Wednesday, November 15, 2006

Going public...

My sister posted on some of her experiences with health care today on her blog. She is a legal aid attorney and I would guess the majority of her clients have no health insurance, or very little. It was an interesting read. Check it out here.

The post got me to thinking, since private industry has done so well with health care, perhaps it is a good idea to privatize education. That way, every year our classroom premiums can go up, and if our children need speech therapy or are struggling in some area the school system can just cut off service to keep costs "down" for the rest of the children (not to mention profits up for the rest of the shareholders).

Maybe then wal mart or some other big box chain will open up "education centers" in their stores, and parents can take their children to wal mart to be educated while the parent gets their shopping done (hey, Smith's Marketplace already has that Freddie's Playland area, it's perfect!!!).

In a discussion with my family about privatizing education, my mom (who knows PRACTICALLY everything- since she had a real education, not a wal mart one) pointed out that private business is about making money. That's obvious, right? The whole purpose of business is to make money, so why would we want someone's bottom line to be the driving force behind our children's education?

9 comments:

Tyler Farrer said...

Alice,

It's hard to reply to this post, point for point, because you led off with so much sarcasm. Sarcasm can be a potent rhetorical device, but it's problematic if you expect a response.

I'll try anyway. So, let me see if I can state your thesis.

Capitalism is bad for education. Do I have that right?

You go on to say that "private business is about making money." That's true, but it is also about competition.(so says this google search. It's third on the list under profit and economics.) Would you agree that introducing competition into education could produce some positive results.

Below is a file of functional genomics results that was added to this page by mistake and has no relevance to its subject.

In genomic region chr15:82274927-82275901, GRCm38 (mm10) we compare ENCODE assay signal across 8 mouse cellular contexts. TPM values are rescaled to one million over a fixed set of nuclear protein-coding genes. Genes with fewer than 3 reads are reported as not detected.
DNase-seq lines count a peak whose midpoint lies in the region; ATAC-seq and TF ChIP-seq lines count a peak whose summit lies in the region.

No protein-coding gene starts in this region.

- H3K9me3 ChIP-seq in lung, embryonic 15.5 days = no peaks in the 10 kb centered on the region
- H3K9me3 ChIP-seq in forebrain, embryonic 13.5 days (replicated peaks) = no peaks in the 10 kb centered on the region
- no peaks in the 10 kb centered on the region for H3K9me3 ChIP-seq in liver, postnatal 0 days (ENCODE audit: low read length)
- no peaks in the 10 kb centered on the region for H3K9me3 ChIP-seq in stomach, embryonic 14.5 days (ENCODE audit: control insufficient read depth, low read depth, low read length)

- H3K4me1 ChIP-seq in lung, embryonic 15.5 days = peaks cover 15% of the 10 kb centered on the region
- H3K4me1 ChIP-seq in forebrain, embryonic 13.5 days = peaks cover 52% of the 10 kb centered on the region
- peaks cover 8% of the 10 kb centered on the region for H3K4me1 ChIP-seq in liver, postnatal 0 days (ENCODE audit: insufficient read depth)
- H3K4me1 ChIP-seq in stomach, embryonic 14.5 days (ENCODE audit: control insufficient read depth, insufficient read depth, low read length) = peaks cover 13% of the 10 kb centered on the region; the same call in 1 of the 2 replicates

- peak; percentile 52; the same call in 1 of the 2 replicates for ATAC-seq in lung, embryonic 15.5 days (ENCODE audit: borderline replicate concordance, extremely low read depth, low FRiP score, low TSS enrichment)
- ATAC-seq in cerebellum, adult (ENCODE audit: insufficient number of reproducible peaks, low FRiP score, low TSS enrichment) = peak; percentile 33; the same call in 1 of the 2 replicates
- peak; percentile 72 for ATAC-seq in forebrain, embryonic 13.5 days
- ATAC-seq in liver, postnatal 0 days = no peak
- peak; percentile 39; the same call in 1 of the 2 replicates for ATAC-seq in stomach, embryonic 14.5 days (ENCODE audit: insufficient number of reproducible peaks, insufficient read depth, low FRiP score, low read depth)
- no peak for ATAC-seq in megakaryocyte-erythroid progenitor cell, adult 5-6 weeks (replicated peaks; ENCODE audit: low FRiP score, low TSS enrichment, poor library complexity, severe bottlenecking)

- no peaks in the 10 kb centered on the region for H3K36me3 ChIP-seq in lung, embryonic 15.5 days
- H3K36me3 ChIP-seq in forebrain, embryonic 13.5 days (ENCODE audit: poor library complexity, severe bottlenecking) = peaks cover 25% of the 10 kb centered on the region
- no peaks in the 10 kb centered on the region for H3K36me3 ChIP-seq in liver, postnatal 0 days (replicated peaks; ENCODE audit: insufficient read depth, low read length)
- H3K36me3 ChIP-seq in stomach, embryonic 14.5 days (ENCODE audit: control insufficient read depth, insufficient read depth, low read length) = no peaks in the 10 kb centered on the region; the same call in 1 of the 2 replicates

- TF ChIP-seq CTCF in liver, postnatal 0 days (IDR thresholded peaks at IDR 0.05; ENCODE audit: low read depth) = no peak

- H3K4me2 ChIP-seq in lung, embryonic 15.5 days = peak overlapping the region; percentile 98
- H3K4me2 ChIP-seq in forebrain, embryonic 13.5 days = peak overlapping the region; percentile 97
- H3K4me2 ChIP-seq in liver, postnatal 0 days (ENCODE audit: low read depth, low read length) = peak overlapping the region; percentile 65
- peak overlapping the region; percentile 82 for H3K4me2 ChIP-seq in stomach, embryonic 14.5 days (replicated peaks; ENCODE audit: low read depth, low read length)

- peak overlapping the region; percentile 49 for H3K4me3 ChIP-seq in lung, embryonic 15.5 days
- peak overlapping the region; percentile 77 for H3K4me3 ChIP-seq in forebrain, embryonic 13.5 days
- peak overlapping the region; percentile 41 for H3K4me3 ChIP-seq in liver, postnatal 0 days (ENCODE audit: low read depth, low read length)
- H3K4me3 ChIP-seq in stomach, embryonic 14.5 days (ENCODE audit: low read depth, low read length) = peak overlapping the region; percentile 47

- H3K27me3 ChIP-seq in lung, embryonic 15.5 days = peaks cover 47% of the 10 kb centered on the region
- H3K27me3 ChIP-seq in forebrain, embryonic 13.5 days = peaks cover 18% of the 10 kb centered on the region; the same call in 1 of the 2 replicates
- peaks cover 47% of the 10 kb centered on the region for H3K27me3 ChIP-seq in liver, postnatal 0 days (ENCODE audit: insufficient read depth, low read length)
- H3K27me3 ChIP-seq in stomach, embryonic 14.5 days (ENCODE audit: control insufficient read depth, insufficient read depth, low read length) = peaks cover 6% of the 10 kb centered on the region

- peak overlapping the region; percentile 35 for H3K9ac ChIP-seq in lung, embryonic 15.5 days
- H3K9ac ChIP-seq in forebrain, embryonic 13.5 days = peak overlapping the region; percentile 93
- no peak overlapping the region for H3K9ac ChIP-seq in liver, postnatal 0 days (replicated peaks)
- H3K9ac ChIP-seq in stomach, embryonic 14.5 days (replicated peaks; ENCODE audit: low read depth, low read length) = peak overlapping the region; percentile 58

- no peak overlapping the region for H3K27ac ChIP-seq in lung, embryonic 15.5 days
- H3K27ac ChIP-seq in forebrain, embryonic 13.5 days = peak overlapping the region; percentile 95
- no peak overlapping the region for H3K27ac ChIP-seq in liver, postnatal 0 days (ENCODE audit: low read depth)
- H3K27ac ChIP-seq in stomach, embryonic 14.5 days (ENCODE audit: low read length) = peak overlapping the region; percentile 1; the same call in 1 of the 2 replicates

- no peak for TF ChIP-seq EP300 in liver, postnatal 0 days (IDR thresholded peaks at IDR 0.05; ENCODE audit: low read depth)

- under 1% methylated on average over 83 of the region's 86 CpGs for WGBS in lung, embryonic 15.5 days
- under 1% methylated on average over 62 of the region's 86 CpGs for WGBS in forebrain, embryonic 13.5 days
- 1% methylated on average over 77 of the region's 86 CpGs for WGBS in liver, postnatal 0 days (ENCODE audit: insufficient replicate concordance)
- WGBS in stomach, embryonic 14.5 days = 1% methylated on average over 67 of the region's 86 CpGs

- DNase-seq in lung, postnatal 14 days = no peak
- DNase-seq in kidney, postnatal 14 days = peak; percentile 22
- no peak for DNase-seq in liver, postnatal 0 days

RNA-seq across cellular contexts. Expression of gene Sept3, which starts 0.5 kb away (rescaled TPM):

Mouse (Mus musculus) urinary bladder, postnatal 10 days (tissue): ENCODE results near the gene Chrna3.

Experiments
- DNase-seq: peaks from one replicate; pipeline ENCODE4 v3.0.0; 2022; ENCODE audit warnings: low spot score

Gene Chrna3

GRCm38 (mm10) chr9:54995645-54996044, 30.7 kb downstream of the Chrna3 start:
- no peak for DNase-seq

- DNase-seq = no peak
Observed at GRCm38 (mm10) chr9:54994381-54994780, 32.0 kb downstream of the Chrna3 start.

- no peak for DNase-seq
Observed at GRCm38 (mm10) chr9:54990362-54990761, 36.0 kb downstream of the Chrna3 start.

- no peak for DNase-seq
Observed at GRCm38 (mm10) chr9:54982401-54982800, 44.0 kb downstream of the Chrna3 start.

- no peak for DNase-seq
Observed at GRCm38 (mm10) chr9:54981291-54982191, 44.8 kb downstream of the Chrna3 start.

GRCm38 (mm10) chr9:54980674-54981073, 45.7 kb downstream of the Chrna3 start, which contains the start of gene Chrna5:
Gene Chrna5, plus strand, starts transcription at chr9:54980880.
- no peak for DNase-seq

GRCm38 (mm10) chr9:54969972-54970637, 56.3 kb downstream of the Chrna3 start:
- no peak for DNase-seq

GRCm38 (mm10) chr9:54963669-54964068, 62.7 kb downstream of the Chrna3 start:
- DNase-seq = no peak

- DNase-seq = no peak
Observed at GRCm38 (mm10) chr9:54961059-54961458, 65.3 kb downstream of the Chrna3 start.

wordsfromhome said...

Tyler,
I think you miss the point. Capitalism should have little to do with education. Except for the concept that it does take money to effectively provide education, and capitalists are generaly good at making money. But left to the capitalists, only the capitalist's children would get a good education because they would not see the cost effectiveness of educating everyone's children. You would never see, using Allie's hypothetical Wal-Mart example, The Walton descendants being schooled in the "WM education center." They would be in the private schools. The point missed there is that either we educate everyone's kids, spend the money to do it now, or we pay later in welfare and crime.
Business IS about making money. It is up to individuals, including all of us who are in business, to decide how we use those profits. Providing good public education, available to everyone is one of the most important things we can do. I will continue to cast my vote and lend my support for public education.

Natalie said...

Tyler, one principal of competition is a level playing field. It is impossible to have a level playing field with public funds going to the private school industry, because private schools can choose which students they educate, and can charge more than public schools, while public schools educate all students with out extra money. Utah scores high on national choice studies - we have open enrollment, magnet schools, released-time religious instruction, a thriving charter school movement, and homeschooling with or without district support. And parents can choose private schools - just without our tax dollars supporting them. Anything else isn't competition, it's piracy.

Natalie said...

And you rip on Al for sarcasm and then come up with "Capitalism is bad for education."

Hi, Kettle, this is your friend, Pot. Guess what?

Anonymous said...